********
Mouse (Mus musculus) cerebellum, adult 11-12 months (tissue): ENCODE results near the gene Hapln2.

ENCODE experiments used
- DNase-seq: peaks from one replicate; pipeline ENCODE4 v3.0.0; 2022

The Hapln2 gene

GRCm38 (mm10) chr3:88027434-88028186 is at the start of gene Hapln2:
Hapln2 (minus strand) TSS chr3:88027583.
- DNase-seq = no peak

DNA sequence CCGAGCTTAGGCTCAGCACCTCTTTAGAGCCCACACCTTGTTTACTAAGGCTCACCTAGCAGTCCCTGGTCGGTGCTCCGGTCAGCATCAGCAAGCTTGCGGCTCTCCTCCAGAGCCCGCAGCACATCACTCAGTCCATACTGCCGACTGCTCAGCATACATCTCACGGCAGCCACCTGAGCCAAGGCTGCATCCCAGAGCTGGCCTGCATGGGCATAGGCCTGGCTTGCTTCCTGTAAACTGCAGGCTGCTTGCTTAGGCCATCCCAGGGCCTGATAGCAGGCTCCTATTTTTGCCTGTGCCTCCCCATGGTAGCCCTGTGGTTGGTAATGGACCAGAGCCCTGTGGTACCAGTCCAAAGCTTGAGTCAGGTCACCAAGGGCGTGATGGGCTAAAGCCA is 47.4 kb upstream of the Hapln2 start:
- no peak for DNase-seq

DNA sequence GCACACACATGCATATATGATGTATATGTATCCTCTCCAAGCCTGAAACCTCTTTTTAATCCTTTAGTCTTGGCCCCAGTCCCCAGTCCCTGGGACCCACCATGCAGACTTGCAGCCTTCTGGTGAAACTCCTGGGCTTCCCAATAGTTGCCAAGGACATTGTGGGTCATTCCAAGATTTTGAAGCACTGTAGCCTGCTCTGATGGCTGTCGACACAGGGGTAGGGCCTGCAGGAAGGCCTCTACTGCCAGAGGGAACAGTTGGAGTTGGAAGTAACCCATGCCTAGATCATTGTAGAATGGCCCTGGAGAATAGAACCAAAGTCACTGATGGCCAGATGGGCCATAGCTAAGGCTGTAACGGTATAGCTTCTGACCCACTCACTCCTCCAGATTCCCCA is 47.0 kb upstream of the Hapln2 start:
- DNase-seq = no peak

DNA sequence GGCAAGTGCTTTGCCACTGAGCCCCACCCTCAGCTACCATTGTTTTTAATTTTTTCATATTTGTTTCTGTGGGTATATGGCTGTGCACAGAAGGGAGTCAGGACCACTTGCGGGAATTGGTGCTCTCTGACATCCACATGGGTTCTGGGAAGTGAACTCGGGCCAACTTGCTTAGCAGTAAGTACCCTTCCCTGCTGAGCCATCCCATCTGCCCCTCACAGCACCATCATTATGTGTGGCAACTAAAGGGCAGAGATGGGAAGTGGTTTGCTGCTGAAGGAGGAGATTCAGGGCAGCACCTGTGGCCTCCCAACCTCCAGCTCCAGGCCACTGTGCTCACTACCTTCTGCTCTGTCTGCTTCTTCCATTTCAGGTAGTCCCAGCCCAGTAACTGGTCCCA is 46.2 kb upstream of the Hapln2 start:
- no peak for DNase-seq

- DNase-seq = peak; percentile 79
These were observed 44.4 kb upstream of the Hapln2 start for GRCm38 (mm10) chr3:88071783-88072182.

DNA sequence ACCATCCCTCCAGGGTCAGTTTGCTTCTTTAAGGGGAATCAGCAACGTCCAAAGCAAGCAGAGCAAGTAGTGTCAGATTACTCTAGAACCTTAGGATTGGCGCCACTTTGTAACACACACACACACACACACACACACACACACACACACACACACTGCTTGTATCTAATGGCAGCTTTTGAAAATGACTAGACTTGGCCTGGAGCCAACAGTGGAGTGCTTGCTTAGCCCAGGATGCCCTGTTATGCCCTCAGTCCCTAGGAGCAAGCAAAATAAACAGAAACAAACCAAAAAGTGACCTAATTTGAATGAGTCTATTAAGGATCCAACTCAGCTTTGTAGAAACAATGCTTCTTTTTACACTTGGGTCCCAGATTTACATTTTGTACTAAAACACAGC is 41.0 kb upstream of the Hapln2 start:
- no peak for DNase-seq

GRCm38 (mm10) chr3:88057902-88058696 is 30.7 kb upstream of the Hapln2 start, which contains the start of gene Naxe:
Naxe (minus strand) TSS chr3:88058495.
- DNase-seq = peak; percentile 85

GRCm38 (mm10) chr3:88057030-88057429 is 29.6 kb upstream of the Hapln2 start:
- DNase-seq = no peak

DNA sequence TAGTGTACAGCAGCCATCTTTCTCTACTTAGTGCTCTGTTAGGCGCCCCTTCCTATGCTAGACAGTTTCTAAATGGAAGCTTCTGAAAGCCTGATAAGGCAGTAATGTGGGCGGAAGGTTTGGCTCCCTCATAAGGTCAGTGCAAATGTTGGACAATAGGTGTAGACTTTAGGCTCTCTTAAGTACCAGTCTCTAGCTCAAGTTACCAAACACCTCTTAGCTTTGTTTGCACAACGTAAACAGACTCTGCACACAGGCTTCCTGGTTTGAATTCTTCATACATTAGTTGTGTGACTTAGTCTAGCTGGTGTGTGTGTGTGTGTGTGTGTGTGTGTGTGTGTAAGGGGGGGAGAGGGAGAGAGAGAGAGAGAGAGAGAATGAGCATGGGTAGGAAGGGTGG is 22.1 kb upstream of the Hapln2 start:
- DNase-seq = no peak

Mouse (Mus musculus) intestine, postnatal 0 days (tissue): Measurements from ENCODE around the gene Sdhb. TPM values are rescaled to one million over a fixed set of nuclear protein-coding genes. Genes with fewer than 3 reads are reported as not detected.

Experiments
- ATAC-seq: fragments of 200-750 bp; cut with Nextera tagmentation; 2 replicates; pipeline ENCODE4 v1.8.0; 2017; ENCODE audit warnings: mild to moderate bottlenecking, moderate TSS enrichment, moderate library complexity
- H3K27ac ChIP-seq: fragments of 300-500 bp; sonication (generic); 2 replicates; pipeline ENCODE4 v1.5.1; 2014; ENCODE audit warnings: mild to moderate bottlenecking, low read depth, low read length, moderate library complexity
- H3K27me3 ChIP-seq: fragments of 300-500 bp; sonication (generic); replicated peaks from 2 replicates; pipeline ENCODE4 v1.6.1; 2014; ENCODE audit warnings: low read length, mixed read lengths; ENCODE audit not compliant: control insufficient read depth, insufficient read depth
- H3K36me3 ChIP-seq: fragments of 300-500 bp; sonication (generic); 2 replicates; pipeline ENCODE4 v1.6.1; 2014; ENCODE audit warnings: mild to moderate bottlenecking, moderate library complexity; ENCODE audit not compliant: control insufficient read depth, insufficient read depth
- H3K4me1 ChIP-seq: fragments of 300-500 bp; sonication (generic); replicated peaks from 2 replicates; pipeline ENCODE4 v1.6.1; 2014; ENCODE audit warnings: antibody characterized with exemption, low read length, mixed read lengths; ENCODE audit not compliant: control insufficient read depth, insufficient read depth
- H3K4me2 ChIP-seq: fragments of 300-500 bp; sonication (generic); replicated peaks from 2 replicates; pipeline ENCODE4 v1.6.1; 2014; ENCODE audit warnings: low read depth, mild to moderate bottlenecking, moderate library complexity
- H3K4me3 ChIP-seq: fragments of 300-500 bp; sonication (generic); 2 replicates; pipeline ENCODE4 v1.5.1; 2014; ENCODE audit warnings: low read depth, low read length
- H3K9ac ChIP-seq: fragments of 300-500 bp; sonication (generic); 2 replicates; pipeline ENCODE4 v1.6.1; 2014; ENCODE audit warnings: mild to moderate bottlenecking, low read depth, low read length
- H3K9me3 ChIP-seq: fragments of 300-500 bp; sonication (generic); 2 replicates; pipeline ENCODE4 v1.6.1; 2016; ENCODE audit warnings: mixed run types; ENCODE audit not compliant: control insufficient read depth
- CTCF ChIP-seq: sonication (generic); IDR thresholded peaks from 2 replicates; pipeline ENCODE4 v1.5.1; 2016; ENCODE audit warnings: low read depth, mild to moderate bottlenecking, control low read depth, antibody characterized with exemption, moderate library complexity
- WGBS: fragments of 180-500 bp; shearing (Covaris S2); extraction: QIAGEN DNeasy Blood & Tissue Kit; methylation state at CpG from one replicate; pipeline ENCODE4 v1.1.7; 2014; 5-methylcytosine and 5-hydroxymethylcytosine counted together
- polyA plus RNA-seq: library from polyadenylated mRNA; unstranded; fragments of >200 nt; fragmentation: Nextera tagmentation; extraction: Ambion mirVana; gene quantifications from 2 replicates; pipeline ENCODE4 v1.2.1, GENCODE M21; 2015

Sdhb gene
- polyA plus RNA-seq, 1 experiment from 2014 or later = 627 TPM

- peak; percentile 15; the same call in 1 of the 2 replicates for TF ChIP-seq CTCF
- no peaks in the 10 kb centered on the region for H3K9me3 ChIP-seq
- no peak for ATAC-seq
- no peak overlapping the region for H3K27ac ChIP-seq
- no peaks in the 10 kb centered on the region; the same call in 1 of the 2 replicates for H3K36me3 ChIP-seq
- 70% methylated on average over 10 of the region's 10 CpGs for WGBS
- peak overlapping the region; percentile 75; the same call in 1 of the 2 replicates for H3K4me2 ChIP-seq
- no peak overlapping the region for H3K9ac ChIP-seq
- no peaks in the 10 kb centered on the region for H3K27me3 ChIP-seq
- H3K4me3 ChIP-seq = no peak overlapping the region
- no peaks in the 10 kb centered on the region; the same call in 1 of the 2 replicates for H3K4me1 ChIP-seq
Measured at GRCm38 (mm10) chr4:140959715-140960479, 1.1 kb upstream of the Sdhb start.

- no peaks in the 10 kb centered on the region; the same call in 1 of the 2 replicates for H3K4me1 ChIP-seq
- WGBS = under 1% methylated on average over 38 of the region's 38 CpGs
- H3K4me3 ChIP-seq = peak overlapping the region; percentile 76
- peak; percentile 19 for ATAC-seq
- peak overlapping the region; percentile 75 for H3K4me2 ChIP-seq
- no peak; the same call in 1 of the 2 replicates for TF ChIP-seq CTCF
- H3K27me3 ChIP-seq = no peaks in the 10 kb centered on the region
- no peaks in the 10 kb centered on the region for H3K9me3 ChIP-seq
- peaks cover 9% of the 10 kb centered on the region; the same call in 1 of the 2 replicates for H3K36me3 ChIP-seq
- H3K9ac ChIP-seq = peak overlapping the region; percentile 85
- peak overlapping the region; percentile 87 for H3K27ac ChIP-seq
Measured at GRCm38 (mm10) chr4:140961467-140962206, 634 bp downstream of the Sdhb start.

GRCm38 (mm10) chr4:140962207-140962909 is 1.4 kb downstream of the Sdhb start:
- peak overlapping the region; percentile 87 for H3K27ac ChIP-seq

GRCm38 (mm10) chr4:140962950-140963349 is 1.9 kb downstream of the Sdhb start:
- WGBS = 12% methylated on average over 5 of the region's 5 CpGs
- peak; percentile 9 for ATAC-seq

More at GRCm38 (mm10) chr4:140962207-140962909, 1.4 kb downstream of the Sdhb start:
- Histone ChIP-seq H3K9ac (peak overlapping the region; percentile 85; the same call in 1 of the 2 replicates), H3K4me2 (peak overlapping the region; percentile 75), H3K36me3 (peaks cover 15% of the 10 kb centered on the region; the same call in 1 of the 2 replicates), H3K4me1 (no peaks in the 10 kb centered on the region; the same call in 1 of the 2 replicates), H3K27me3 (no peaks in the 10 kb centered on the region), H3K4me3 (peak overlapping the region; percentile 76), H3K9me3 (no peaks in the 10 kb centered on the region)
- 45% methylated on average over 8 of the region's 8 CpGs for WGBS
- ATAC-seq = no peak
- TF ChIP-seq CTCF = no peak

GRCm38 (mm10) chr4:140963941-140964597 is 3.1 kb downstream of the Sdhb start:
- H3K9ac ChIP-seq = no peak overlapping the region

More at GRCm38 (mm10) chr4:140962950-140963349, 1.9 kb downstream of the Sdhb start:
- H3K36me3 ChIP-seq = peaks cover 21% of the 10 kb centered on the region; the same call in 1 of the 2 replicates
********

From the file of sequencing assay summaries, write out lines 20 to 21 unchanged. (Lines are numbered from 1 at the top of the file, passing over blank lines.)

- DNase-seq = peak; percentile 85

GRCm38 (mm10) chr3:88057030-88057429 is 29.6 kb upstream of the Hapln2 start: